All of the connectivity is located at the base of the rear electronics panel, starting with a trio of XLRs accepting left and right balanced analogue inputs, plus an AES3 digital dual–channel input. Each of these inputs also has a corresponding XLR output for onward connection to satellite speakers. In addition, two RJ45 sockets, labelled In and Thru, are provided for a bespoke data–link and digital audio connection via standard Ethernet cables. This can be used to link multiple speakers together, passing both digital audio and commands from an optional remote control unit, if desired. A universal mains power supply is built into the unit (100–240 V AC), with an on–off rocker switch and IEC inlet on the rear panel.

The two analogue inputs are routed to a 24/96kHz delta–sigma A–D converter (with a user–configured low–noise gain–optimisation stage), and the digitised inputs are then passed to the digital signal processor (DSP). It is in this DSP that any required system volume, low–pass filtering, phase–shifting, and room-alignment parametric EQ are performed, along with sophisticated excursion–limiting driver protection. The AES3 (or RJ45) digital input signals are routed through a sample–rate converter (accepting any sample rate from 32 to 192 kHz) before being passed to the DSP at 96kHz. Either channel of the digital input, or a mono sum of both channels, can be selected to drive the subwoofer, catering for both 2.1 and 2.2 systems, for example.

Digital signal processing, as accessed via a  menu system on the rear panel, provides all the level and filter options for the Sub1’s extensive array of I/O.Digital signal processing, as accessed via a menu system on the rear panel, provides all the level and filter options for the Sub1’s extensive array of I/O.

The DSP section generates three separate two–channel outputs. One set is passed directly to the AES3 and RJ45 output connectors, while the second goes via a D–A converter to feed the two analogue outputs. These can be configured to pass fixed or variable level, and full–band or high–pass-filtered, signals. The third set of processed outputs is routed through another D–A converter, and then to the Class–D amplifier powering the subwoofer’s own driver(s).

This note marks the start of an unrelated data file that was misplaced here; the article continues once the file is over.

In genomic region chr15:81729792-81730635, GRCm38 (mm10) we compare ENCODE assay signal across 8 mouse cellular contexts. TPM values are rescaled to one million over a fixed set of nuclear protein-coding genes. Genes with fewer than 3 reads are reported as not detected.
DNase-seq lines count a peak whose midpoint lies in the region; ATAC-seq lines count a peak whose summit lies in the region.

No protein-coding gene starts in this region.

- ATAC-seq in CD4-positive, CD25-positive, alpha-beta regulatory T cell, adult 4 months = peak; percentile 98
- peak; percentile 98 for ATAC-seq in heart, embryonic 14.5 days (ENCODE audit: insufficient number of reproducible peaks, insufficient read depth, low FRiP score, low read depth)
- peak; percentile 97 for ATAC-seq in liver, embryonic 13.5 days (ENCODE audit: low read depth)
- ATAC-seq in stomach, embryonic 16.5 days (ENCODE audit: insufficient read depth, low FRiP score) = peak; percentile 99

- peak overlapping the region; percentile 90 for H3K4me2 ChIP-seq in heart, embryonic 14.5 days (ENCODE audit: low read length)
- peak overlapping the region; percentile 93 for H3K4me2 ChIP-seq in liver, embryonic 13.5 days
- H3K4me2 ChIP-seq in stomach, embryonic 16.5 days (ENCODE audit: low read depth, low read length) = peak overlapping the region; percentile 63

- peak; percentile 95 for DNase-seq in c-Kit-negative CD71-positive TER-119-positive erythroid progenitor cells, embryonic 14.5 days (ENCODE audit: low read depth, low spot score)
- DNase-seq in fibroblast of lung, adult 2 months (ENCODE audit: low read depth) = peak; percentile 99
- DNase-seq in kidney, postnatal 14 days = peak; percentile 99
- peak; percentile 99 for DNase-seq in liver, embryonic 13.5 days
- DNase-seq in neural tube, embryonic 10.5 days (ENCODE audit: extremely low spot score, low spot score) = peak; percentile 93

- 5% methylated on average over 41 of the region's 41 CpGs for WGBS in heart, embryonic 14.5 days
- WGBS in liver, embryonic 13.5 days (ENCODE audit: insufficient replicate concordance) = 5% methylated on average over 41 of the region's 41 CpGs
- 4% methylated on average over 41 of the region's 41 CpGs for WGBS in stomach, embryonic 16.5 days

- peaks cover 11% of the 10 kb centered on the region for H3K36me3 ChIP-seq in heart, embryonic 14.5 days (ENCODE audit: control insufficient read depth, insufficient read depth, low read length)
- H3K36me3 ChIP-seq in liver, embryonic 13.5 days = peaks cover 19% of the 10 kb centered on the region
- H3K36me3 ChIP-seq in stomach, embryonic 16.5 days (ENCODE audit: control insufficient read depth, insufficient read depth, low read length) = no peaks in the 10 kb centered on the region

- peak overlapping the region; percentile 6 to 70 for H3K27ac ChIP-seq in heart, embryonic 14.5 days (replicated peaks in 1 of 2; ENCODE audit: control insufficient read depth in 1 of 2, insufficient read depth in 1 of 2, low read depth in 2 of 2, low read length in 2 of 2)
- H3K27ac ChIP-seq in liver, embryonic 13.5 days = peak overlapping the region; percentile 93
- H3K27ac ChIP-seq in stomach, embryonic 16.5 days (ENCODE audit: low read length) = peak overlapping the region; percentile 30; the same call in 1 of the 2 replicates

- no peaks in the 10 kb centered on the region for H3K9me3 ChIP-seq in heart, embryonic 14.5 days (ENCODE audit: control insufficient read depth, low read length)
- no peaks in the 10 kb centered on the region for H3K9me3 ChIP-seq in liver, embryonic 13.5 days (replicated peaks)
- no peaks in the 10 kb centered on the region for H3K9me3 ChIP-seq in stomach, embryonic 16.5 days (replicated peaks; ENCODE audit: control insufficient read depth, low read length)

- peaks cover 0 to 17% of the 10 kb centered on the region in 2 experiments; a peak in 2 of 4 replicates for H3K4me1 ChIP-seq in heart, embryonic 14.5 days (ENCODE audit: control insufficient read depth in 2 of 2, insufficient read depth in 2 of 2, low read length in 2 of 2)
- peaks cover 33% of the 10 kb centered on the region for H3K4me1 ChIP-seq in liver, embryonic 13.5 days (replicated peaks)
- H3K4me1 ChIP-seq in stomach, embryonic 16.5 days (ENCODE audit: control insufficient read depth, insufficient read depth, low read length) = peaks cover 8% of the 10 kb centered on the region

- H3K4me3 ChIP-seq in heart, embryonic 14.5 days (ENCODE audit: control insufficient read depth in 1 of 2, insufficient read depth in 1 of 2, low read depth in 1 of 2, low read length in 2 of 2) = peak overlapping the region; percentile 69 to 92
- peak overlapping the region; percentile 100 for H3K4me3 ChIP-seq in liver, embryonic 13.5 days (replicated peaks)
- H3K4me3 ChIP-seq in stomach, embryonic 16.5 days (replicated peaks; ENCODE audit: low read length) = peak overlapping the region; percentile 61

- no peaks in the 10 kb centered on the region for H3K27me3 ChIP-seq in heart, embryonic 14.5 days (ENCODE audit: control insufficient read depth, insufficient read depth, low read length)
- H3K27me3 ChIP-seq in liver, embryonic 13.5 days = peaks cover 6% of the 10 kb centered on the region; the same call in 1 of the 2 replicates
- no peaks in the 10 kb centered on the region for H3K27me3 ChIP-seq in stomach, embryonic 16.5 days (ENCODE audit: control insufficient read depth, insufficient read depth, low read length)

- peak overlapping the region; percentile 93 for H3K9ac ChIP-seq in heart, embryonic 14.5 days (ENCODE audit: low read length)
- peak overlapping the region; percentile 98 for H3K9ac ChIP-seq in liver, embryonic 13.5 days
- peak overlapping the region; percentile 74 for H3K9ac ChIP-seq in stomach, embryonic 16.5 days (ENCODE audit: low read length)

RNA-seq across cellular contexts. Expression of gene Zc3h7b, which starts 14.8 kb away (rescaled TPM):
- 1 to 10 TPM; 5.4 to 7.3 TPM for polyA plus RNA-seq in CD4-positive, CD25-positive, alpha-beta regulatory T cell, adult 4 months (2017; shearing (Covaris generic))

All system configuration is performed by a backlit LCD display and a set of four cursor buttons at the top of the rear electronics panel. User settings for the subwoofer’s low–pass filter allow 50, 80, 120, 150, or 200 Hz turnover frequencies, plus a filter bypass mode, and 6, 12, or 18 dB/octave slope options. If the subwoofer’s output signals are configured for high–pass filtering, the turnover frequency and slope precisely mirror the selected low–pass settings. The recommended starting point when using a TwoTwo subwoofer with any of the TwoTwo monitors is a turnover frequency of 80Hz.

To help control severe response anomalies in the listening room (such as response dips caused by console or rear–wall reflections), a separate single–band parametric EQ is also provided. The centre–frequency can range between 20 and 150 Hz (in 5Hz increments), and the gain spans (almost) ±8dB. The filter’s bandwidth can also be adjusted between 0.2 and 1.4 octaves (Q between 1 and 8).

To Wit, TwoTwo

I was provided with a pair of TwoTwo5 nearfield monitors and a Sub1 for this review, and hooking the system together was trivially simple. The handbook details myriad ways of interconnecting 2.1, 5.1 and 7.1 speaker arrays, with either analogue or AES3 sources, and the flexibility and versatility of the system’s connectivity is impressive, using balanced analogue, AES3, or PMC’s bespoke RJ45/Ethernet cable system, which also conveys remote control commands.